What is a Grant of Probate?

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“Why do I need a Grant of Probate?” I am frequently asked. Clients frequently feel that because a family or friend made a will, that is the only document they will need to handle the deceased’s affairs. This is true in certain circumstances, however it is frequently essential to get a Grant of Probate.

A Grant of Probate is a document that indicates the executor(s) of a will (the person or individuals in charge of carrying out the desires expressed in the Will) have the right to deal with a deceased person’s assets. If someone dies intestate (without having written a will), a Grant of Letters of Administration is necessary, which allows assets to flow under intestacy rules (laws that determine who benefits when there is no will).

So, why do you need a Grant of Probate?

It is required to offer the executor(s) legal power and to provide confidence and protection to anybody holding money for the deceased or wishing to acquire assets from the Executor. You wouldn’t be happy if you paid £200,000 for a house from the Executor specified in a will only to discover that there was a more current will and you were no longer entitled to the house. Similarly, a bank holding £50,000 might not be happy if it turns out that the person to whom the deceased’s money was delivered was not the rightful recipient.

So, how does one obtain a Grant of Probate?

The procedure of obtaining the Grant of Probate should be quite simple because it is just a series of commitments made by the Executor(s). The Non-Contentious Probate (Amendment) Rules 2018, which went into effect on November 27, 2018, require executors to go through a statement of truth. Unfortunately, applying for Probate also necessitates the submission of an Inheritance Tax report to HMRC detailing the deceased’s financial situation on the day they died. As with any transactions with HMRC, it is best to seek professional guidance to ensure that you are filling out forms accurately and supplying all necessary information. As a result, I always advocate hiring a Professional Member of Solicitors for the Elderly to offer you piece of mind that you have done all necessary of you and that there will be no unpleasant surprises in the future.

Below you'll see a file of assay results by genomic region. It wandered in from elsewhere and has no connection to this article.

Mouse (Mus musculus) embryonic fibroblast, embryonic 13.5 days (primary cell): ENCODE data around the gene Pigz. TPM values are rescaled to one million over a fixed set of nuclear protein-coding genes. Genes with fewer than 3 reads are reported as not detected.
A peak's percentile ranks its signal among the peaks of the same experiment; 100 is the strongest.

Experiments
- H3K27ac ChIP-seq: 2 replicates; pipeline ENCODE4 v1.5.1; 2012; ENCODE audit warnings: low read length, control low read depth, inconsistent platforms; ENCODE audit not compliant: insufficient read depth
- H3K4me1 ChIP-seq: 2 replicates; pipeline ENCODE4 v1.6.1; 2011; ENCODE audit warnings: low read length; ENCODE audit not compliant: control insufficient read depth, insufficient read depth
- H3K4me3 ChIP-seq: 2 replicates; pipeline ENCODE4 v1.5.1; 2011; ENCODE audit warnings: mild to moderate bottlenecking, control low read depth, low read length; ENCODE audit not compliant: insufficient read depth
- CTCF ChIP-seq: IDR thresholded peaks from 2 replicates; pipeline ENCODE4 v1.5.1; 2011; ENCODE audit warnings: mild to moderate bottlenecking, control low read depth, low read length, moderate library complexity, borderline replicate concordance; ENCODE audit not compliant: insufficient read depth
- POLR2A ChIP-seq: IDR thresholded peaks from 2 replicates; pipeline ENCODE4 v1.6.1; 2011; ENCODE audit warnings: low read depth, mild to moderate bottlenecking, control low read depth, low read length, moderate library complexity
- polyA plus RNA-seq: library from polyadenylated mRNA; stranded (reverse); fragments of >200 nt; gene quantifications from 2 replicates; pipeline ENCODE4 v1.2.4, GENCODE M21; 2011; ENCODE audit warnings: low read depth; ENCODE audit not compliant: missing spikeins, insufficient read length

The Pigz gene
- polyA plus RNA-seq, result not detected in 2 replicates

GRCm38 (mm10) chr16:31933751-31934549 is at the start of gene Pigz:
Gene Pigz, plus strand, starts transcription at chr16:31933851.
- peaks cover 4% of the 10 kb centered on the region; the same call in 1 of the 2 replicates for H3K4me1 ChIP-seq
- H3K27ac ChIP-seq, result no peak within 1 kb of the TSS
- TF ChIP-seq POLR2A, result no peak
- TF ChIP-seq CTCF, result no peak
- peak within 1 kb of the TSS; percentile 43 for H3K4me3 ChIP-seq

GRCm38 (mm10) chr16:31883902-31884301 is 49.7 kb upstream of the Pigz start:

Isn’t it easier not to have a will if you have to go through this process?

Certainly not. If you do not have a legal will, you must still go through a comparable, and often more difficult, process.  It is critical that you have a properly crafted will to guarantee that your assets go where you want them to go rather than according to the government-imposed regulations of intestacy.


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